It could be the future of shopping — or just another gimmick. But Bonobos is attempting to address online shoppers' most pressing complaint; that they don't get a chance to try clothes on to see if they fit. By opening up tiny try on-only stores for their popular men's clothing (where one can make an appointment or just wander in), that require you to then order online for quick delivery in the next day or two, they are turning Internet — and conventional — shopping on its head. 

Bonobos calls its new stores "Guideshops," and they have locations in NYC, Chicago, Boston, San Francisco, and Washington D.C., which pretty much includes all the major cities where young people live; yes, these stores seem aimed directly at millennial wallets.  

Founder Andy Dunn told USA Today: "We think service is more important than instant gratification. What's the benefit of walking out of the store with a bag of two shirts and some pants if it'll be on your desk the next day?" 

If you think about it, many people are already shopping this way today (which is why other stores are following the lead of "experiencial" stores; eyeglasses retailer Warby Parker and even Amazon may get in on the action). A survey by IBM found that almost 50 percent of online shoppers check things out in person first, and more than one-third of those people end up buying from the online retailer — who can often offer lower prices — but leaves the brick-and-mortar shop on the losing end of the battle; paying more for customer service and rent on a space while consumers then take their business online. Kevin Sterneckert, vice president of research at business strategy firm Gartner told USA Today, "This is actually a perfect example of how retail is changing," says. "Instead of a place where you buy things, it's a place where you're able to experience things."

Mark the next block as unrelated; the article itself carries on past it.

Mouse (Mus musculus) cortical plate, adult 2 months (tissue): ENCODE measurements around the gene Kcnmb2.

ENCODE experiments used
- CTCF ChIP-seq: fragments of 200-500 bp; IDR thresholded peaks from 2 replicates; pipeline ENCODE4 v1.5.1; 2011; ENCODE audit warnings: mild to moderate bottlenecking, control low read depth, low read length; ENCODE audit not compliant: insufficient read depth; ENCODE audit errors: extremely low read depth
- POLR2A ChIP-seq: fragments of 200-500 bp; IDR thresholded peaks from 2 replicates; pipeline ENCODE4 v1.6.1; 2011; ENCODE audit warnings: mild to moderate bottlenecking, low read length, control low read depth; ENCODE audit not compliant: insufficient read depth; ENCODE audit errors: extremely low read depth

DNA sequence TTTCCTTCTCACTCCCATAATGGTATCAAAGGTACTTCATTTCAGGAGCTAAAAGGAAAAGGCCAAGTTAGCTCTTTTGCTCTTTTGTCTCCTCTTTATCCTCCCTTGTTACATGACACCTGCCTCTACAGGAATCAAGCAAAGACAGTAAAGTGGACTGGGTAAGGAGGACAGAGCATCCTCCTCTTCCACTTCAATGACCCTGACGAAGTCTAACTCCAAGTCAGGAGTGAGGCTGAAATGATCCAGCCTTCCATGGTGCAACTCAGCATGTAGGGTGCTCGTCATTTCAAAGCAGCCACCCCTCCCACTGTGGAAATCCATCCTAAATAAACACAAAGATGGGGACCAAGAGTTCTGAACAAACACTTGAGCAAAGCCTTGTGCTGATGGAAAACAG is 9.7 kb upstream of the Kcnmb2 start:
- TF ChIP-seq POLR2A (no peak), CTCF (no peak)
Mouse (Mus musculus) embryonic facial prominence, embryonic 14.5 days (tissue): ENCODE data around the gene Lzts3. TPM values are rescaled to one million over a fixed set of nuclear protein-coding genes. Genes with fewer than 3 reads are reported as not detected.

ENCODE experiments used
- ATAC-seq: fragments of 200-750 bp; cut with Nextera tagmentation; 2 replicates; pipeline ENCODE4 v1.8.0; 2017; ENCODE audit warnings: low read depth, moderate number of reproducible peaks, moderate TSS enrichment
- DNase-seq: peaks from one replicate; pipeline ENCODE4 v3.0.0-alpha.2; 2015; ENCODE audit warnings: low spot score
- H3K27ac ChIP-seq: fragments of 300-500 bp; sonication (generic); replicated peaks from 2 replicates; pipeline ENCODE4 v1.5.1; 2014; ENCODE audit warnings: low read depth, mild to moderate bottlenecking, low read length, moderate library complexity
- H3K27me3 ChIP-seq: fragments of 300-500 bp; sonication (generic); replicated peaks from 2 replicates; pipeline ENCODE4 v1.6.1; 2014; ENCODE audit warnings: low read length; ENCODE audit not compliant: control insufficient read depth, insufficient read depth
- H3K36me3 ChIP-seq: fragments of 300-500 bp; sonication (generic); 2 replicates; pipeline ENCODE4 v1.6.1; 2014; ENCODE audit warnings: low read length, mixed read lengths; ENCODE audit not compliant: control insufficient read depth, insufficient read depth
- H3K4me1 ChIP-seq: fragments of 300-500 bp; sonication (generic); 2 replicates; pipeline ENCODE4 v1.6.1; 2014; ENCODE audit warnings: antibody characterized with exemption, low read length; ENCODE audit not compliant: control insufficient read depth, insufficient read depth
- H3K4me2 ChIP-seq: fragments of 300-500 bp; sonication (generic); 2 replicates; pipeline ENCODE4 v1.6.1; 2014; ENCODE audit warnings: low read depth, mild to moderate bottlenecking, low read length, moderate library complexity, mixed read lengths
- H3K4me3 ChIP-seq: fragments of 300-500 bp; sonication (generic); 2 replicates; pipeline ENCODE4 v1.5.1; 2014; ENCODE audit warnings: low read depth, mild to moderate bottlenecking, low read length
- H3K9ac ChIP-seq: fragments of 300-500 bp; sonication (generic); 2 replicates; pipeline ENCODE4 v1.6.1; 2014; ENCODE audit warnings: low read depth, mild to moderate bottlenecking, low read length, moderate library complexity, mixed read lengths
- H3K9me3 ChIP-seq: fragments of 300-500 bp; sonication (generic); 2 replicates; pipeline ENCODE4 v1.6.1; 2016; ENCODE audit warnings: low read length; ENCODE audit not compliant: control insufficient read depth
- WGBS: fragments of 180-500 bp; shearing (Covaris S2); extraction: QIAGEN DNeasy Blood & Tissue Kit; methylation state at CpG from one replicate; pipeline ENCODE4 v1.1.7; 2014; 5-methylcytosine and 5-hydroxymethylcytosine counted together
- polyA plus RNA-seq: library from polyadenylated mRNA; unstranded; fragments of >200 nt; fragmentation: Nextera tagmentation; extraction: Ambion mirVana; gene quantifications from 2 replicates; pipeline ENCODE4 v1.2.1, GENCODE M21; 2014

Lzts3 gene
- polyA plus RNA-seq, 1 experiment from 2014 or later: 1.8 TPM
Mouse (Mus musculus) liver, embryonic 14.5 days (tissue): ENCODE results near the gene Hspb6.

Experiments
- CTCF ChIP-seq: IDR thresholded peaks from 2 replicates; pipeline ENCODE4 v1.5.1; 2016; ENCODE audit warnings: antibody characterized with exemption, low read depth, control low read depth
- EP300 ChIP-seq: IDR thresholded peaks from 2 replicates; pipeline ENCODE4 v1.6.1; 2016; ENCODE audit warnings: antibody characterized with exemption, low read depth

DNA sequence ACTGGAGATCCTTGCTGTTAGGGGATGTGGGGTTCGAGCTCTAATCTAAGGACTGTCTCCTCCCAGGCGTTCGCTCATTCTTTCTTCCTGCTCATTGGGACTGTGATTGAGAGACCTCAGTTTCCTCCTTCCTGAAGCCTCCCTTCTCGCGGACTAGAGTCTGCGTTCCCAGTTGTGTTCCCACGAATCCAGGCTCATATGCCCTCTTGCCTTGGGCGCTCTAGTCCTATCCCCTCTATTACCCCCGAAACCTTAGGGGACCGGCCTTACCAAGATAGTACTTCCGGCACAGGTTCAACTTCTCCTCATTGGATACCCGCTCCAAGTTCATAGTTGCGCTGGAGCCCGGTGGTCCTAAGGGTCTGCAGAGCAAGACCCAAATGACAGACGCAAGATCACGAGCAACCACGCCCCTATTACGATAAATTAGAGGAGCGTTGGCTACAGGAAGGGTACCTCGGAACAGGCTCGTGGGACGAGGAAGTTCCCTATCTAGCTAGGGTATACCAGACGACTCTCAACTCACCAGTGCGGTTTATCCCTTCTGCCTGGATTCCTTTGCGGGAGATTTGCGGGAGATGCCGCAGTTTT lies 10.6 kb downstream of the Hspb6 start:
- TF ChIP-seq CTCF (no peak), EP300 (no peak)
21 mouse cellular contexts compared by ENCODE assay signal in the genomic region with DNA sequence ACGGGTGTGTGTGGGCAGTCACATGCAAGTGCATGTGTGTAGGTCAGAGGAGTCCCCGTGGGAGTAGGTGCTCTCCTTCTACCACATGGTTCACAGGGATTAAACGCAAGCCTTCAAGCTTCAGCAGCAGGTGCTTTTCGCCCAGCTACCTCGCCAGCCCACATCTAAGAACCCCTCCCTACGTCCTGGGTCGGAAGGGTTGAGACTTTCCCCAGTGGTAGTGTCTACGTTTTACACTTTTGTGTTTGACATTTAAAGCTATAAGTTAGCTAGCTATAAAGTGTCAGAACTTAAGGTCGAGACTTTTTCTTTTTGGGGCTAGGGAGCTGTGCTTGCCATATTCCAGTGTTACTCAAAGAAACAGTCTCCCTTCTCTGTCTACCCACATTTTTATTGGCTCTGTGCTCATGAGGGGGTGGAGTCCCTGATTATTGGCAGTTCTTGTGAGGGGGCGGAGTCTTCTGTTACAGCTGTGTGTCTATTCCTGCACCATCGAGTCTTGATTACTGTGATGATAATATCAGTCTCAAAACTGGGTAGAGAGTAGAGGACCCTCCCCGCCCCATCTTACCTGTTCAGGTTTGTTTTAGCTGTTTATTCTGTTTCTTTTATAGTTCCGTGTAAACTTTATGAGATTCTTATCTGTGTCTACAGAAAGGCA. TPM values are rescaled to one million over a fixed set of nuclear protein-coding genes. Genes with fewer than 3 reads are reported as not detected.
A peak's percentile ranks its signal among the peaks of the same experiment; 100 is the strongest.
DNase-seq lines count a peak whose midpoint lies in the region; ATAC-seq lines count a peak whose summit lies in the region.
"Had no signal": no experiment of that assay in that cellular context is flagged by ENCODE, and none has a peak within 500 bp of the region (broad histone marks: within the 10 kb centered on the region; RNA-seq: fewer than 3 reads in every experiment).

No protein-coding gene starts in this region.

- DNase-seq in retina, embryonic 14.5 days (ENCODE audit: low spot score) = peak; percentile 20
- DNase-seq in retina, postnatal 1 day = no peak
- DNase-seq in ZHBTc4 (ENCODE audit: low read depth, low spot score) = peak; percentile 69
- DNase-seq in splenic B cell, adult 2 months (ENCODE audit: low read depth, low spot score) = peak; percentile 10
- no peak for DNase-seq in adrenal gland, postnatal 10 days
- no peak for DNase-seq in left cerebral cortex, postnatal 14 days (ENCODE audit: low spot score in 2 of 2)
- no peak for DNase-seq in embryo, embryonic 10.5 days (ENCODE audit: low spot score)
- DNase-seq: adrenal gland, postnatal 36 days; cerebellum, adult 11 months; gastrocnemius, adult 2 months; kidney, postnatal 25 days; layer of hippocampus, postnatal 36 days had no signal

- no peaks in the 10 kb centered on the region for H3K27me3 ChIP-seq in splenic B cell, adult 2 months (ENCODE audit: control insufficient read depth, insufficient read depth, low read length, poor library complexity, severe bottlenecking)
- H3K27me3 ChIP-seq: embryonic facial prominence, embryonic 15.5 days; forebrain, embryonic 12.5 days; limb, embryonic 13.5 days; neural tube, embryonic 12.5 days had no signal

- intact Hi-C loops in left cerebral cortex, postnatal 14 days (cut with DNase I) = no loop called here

Besides cost savings for stores (fewer outlets and smaller square footage needed since you only need to have one of each style in each size instead of multiples), and ultimately, better customer service since you are encouraged to try on clothes and they will be more likely to have your size available if you order from a centralized distribution center, there are fuel (and therefore CO2 and cost savings) too. If a company doesn't have to ship its entire spring line in multiple sizes and colors to every single store (and keep sending refills of popular items) — not to mention sending unsold merchandise back to HQ, there have to be significant savings on fuel and transportation costs (which means cleaner air and fewer trucks on the road). Yes, you will still be shipping that pair of pants from a centralized location to someone's house, and that person is still driving to the mall or retail area to try on the clothes in the first place, but overall, the footprint is smaller. Basically, you move from shipping large volumes of stuff back and forth, to shipping small volume one way from a centralized location, which is definitely lower impact. 

Would you shop in a store where you went home empty-handed? Or would you prefer not to shlep bags around and have things delivered to your home or office? 

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Starre Vartan ( @ecochickie ) covers conscious consumption, health and science as she travels the world exploring new cultures and ideas.

Shopping at a store that sells nothing?
A new store serves simply as a place to try on clothes but not to buy. Is this a greener way to retail?